Audrey Debauchery & the Puke Boots at Modified Arts

By: Joseph Golfen

Better Then: Most alt-country bands. Keeping with true country tradition by soaking their love-sick tunes in plenty of whiskey, this talented songwriter doesn’t let the genre pull her down with tired clichés.

The stage at Modified Arts never looked as roomy as it did when Aubrey Debauchery stood upon it holding her bright, orange Gretch and smiling. The diminutive singer-songwriter played before a nice-sized crowd flanked by her shiny, new band The Puke Boots and belting out country-twinged tales of sex, whiskey, lost love and more sex.

With a driving blend of country and punk, influenced by everyone from Elvis to Skid Row, Aubrey and the Puke Boots delivered a blazing performance. Their music had the usually stiff crowd at Modified Arts nodding their heads and tapping their feet. Rolling drums, stinging lap-steel and a pounding double bass exploded behind her as Aubrey let loose her sordid tales of drunken nights gone wrong and occasionally gone right. Yet every time the music stopped she giggled and nervously chattered into the microphone. Aubrey may have looked innocent in the pink lights of the stage but some of her lyrics are enough to make a cowboy blush.

Aubrey constructs her particular brand of cowboy rock by sitting down with a few chords and thinking about what’s on her mind, she said.

“Usually it’s like ‘fuck you’ or about the last fling I had,” says Aubrey with a laugh. “And I’m really not a slut. Out of the four albums that I have, the songs are really only about four different people.”

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When not relaying one of her tales of love and loss vocally, she would dance away from the microphone and raise the neck of her big hollow-bodied guitar as a queue for her band to release a country hell-storm. And when she stepped back up to the mix amid this thunderous sound, she’d croon sweet enough to either put a tear in your eye or mean enough to spit in it depending on what she thought you might deserve.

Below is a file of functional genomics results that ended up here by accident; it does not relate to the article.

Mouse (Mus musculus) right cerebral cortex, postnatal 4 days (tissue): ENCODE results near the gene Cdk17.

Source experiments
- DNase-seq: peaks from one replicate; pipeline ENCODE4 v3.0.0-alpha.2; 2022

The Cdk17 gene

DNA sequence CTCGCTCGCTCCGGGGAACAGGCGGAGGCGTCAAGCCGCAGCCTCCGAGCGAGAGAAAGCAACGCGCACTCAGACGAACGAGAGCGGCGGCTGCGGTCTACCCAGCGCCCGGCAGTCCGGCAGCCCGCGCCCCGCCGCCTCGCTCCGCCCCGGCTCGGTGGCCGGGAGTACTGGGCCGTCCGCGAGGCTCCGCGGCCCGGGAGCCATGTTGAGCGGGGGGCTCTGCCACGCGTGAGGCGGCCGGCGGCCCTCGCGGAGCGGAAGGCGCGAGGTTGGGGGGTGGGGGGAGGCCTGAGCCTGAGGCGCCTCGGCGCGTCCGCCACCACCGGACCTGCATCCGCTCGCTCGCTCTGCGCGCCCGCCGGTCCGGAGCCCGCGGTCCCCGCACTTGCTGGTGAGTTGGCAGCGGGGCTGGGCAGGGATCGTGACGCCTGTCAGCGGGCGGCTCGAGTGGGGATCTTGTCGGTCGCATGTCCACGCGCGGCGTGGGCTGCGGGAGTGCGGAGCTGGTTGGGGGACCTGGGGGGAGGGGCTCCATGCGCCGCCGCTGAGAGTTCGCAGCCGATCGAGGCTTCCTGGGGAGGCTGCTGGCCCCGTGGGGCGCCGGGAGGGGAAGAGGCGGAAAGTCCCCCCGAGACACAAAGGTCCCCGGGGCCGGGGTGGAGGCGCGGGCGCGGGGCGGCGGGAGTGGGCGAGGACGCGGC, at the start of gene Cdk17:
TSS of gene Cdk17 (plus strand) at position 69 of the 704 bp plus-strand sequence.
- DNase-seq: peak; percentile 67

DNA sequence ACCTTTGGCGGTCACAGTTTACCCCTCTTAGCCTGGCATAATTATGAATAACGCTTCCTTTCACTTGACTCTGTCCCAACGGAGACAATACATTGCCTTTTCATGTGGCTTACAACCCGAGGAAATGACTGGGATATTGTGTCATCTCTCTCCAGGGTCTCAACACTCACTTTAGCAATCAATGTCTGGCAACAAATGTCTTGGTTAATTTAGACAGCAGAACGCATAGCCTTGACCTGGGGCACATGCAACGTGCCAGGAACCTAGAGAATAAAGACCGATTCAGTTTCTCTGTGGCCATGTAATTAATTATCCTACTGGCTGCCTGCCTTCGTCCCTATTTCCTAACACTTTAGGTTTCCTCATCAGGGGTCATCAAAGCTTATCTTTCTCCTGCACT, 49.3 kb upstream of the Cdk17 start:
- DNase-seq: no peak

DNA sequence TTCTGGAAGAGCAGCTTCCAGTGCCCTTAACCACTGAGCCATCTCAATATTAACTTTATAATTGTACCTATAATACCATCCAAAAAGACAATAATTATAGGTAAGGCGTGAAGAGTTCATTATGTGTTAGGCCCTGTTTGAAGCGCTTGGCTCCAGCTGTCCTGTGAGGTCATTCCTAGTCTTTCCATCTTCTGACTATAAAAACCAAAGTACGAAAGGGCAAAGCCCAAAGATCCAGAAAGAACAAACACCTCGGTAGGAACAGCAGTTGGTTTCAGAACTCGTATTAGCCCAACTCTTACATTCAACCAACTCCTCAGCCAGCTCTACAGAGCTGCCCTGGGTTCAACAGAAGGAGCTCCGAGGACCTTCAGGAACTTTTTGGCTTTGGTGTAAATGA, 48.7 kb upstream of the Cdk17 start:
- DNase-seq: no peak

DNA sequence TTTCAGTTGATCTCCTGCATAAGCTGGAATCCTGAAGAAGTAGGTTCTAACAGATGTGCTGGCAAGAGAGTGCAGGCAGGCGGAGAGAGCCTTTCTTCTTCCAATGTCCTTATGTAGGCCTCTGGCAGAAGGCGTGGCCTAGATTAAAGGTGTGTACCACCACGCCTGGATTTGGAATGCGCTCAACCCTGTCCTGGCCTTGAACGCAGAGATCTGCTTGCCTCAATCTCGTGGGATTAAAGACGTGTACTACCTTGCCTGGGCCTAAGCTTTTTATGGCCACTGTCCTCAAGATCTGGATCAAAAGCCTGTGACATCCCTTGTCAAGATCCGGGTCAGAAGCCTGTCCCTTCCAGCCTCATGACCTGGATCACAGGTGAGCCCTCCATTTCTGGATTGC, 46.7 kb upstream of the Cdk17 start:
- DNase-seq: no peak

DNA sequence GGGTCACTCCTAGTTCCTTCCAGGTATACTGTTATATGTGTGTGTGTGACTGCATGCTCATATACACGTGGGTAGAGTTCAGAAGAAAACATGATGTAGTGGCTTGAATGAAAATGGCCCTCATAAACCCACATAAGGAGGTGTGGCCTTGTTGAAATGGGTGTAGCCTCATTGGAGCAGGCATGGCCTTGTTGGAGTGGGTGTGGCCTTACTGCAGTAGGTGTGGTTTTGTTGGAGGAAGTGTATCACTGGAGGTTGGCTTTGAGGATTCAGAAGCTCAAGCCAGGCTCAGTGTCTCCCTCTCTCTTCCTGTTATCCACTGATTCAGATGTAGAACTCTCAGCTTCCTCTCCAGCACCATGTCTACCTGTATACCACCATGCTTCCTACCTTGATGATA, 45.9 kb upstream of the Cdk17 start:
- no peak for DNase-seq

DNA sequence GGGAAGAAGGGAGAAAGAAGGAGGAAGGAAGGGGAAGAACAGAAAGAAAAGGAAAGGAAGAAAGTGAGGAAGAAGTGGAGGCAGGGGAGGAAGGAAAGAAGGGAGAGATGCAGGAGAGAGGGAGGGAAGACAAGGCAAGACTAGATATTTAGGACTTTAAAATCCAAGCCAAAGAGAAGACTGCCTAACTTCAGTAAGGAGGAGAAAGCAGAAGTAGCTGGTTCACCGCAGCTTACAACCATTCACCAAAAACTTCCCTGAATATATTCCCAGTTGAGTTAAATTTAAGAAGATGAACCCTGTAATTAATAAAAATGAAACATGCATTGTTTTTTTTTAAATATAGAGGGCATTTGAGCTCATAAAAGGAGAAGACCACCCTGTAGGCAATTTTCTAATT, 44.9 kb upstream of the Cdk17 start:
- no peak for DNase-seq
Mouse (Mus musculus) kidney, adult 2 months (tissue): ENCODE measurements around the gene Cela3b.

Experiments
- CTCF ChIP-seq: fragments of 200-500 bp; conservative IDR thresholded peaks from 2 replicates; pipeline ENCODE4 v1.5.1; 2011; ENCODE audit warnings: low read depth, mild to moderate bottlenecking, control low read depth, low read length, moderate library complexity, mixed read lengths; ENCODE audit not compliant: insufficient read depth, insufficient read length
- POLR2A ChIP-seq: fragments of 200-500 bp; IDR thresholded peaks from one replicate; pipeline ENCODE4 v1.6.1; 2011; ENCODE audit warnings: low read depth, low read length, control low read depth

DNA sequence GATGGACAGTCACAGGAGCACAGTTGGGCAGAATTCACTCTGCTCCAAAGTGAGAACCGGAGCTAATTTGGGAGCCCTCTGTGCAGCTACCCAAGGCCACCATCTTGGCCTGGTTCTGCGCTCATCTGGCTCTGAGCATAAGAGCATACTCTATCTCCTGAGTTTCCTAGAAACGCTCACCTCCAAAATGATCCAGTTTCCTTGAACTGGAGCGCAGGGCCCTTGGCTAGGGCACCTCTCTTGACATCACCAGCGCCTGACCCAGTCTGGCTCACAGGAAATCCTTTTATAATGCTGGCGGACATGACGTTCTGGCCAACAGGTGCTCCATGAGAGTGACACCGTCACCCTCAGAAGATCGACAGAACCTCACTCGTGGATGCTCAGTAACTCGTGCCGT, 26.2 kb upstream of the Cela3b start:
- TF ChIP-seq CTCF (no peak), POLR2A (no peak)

While this is Aubrey’s sixth tour, it’s the first she’s done with a band, and she says the experience has been very positive.

“I’m pretty over doing the whole singer-songwriter thing because I’m a really nervous person,” she said. “I’m all too aware of how people are perceiving it, but with the band I don’t really have to care ‘cause if people are talking we’re too loud for me to hear them talk.”

Aubrey and her fellow Puke Boots wrapped up after a 12 song set and let local country rockers Via Maris take the stage. While the crowd thinned a little, singer Chad Sundin and his crew delivered a solid performance of compelling original songs, many from their upcoming album; the name of which Sundin is determined to keep secret until the album’s launch.

Keeping in the country vein, Via Maris was a bit more Appalachian then Old West, inviting listener to sit down and relax as they sang what Sundin described as an “old family ballad” before their final curtain. Like Aubrey Debauchery, Via Maris sounded best when they’d loosen up and rock out a little filling the tiny venue with a joyfully raucous noise.

Personal Bias: While trucker hats should be made illegal and avoided in almost all cases, they can still make an appearance at any show where someone in the band is wearing cowboy boots.

Random Detail: Both groups featured a stand-up bass, a lap-steel guitar and guys in plaid western shirts playing them.

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